Dr. Kay Lozano, a practicing radiologist for seven years, says she never used recalls but admits they were easy to find.

DR. KAY LOZANO, RADIOLOGIST: I didn't know a person who didn't have access to those, but it was - I think part of it is how you use it.

GRIFFIN: Residents here told us off camera recall use is widespread, not just at the army program in San Antonio but at programs across the country, including prestigious ones like Harvard's teaching hospital, Massachusetts General. The chief of radiology there says he didn't know personally of anyone using recalls, but also says, "we did not officially sanction or organize the recalls."

(on camera): Was using recalls cheating?

LOZANO: I think when something's so widespread, it feels less like it's cheating.

GRIFFIN: How it works is simple and a longstanding practice. Residents take the American Board of Radiology's Certification Test and immediately upon finishing write down a portion of the test they are responsible to recall.

DR. JOHN YOO, RADIOLOGIST: People decide beforehand what sections will I focus on in terms of trying to recall those questions and answers. And then after - immediately after the question - after the examination, the residents get together and try to put these down onto paper or on word processor to be able to, you know, share it with the classes coming behind you.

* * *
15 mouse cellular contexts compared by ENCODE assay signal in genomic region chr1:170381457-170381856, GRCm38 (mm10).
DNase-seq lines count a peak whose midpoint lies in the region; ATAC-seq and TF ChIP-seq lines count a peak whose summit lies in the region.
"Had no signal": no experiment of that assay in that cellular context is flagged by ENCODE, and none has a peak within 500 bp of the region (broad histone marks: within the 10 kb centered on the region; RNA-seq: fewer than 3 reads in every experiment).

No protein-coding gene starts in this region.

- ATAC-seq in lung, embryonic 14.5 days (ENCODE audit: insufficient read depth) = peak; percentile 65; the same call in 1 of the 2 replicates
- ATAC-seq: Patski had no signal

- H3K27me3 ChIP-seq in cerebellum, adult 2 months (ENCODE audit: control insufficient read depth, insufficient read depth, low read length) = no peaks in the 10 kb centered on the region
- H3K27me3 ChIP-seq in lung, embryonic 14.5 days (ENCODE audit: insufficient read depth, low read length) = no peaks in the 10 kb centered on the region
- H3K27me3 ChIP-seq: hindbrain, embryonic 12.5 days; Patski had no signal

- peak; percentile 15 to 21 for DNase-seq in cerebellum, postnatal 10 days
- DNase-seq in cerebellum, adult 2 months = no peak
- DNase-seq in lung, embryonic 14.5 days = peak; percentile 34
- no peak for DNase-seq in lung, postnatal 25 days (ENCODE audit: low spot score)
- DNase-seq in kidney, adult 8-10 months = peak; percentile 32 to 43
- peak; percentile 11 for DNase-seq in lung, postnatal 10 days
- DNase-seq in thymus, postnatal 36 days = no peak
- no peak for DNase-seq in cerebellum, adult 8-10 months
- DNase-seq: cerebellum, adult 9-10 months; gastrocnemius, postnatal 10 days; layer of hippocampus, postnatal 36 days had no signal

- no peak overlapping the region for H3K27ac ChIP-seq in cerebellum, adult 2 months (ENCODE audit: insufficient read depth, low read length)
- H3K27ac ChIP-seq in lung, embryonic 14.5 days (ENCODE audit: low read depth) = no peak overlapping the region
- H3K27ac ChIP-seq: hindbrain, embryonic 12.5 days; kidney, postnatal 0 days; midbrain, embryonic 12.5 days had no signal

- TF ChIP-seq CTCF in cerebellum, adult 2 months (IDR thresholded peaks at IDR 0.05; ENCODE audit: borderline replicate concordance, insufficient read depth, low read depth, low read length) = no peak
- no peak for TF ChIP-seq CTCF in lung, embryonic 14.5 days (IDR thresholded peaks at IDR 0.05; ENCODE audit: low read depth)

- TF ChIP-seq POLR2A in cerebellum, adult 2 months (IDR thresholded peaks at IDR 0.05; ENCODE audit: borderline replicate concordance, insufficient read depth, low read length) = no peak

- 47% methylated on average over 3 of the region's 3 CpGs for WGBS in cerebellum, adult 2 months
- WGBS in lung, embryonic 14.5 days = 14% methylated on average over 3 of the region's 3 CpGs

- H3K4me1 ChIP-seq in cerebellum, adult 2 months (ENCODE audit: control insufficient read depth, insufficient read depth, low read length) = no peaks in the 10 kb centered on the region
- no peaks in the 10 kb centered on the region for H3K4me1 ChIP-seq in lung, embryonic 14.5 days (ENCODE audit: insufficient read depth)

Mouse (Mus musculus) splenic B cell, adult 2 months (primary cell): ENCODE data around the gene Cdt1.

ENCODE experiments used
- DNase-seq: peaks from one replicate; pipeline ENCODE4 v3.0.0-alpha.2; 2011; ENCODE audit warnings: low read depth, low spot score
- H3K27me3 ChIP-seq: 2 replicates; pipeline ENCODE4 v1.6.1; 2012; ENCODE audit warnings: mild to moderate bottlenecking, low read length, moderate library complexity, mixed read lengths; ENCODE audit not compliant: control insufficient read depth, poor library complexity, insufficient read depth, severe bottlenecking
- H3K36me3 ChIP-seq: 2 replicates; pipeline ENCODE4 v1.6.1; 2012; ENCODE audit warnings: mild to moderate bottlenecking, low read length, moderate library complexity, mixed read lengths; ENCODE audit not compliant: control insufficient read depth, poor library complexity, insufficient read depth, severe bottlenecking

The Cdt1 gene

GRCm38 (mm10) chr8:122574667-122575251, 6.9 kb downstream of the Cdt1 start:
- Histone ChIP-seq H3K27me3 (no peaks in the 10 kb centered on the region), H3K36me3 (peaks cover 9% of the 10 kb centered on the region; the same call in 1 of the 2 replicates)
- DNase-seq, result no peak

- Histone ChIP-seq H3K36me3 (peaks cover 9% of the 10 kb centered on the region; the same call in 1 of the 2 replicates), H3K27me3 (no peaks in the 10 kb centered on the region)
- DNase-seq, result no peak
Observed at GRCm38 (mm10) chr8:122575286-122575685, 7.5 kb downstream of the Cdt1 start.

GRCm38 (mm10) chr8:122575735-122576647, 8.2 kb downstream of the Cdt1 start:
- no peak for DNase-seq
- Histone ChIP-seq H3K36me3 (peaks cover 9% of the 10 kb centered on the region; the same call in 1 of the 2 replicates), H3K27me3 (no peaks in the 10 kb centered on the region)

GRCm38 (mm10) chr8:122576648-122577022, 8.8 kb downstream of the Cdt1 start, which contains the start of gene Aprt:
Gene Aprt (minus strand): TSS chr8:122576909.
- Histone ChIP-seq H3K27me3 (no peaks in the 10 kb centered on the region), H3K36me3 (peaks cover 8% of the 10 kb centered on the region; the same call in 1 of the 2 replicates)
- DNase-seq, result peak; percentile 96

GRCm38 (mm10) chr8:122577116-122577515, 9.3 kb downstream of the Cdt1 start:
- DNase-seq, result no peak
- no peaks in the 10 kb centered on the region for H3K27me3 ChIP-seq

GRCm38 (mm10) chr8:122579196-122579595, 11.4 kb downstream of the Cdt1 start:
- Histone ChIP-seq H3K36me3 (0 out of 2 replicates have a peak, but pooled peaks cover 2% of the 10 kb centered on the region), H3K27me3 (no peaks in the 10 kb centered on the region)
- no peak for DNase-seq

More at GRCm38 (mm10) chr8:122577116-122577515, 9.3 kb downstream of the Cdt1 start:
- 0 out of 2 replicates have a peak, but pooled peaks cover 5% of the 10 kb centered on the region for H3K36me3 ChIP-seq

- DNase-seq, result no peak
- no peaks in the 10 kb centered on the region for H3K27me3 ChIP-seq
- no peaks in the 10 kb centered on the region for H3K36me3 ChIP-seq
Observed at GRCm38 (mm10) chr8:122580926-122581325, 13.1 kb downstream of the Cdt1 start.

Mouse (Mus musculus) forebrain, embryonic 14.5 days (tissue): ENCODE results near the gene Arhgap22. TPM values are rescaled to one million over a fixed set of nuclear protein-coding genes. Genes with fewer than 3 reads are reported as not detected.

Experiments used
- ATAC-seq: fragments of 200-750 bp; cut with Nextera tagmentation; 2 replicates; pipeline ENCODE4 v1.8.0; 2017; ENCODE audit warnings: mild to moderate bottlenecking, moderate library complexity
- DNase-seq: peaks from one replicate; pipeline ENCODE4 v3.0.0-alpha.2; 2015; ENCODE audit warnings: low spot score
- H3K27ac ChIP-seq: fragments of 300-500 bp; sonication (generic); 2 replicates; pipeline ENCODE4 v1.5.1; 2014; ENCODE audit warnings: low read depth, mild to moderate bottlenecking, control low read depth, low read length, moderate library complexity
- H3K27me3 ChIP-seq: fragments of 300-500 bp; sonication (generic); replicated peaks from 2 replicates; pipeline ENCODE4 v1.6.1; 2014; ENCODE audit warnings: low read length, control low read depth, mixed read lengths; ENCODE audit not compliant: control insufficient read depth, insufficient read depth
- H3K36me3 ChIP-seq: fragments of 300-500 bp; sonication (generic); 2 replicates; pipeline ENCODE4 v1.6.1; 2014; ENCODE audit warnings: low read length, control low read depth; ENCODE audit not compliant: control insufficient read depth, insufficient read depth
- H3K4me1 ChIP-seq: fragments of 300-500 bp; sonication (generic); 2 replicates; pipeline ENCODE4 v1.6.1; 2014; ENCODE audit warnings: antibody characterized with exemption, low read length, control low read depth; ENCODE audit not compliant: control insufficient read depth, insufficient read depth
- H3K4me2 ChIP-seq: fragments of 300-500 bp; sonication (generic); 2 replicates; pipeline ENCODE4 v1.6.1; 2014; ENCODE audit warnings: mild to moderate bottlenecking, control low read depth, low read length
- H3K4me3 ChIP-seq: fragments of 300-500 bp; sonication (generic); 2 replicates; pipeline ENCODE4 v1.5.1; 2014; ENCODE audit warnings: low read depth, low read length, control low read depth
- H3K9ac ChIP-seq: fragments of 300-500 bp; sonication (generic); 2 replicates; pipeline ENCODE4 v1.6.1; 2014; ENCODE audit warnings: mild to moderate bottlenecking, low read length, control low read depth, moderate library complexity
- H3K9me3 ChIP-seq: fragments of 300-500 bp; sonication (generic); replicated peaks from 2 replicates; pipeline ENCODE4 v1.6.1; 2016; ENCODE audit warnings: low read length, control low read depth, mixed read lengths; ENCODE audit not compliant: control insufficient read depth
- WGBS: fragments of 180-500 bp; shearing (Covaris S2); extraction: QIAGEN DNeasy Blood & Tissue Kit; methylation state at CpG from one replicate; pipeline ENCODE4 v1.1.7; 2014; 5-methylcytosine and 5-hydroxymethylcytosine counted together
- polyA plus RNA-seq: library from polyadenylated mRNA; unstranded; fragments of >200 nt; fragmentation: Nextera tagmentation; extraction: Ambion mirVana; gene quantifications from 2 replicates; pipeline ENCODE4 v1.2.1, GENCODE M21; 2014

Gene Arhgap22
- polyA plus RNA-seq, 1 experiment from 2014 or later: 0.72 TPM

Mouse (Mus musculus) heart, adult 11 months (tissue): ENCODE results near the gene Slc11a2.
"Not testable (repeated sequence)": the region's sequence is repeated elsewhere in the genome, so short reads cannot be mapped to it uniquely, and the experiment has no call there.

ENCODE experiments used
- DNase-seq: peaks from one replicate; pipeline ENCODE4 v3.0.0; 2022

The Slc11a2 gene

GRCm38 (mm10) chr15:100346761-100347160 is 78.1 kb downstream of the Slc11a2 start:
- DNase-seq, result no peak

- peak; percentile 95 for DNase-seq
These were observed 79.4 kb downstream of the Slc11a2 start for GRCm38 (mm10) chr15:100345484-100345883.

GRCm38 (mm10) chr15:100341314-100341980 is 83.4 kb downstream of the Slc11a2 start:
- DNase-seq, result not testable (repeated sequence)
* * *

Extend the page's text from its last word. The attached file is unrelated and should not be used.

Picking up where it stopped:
GRIFFIN: Dr. John Yoo says residency programs even share their recalls, helping each other build as close to a copied test as possible. Yoo says it's not exactly cheating, especially when passing the test, getting certified could mean the difference between getting a job and being unemployed.

YOO: It's sort of out of necessity to pass these examinations that you have to rely on the recalls.

GRIFFIN: Yoo, Lozano and Dr. Joseph Dieber all say residents have used the recalls primarily as guides to help narrow down topics most likely to be covered on the exam.

And Dieber says the radiology test is almost impossible to pass without the recall exams because many of the questions are obscure, irrelevant facts.

DR. JOSEPH DIEBER, RADIOLOGIST: We've known people who have tried to study just out of the books and people don't pass that way.

GRIFFIN: Nonsense says Dr. Gary Becker, Executive Director of the American Board of Radiology or ABR.

BECKER: There are people who say that because they say, well, the ABR writes arcane questions or random medical facts. Well, obviously we don't believe that.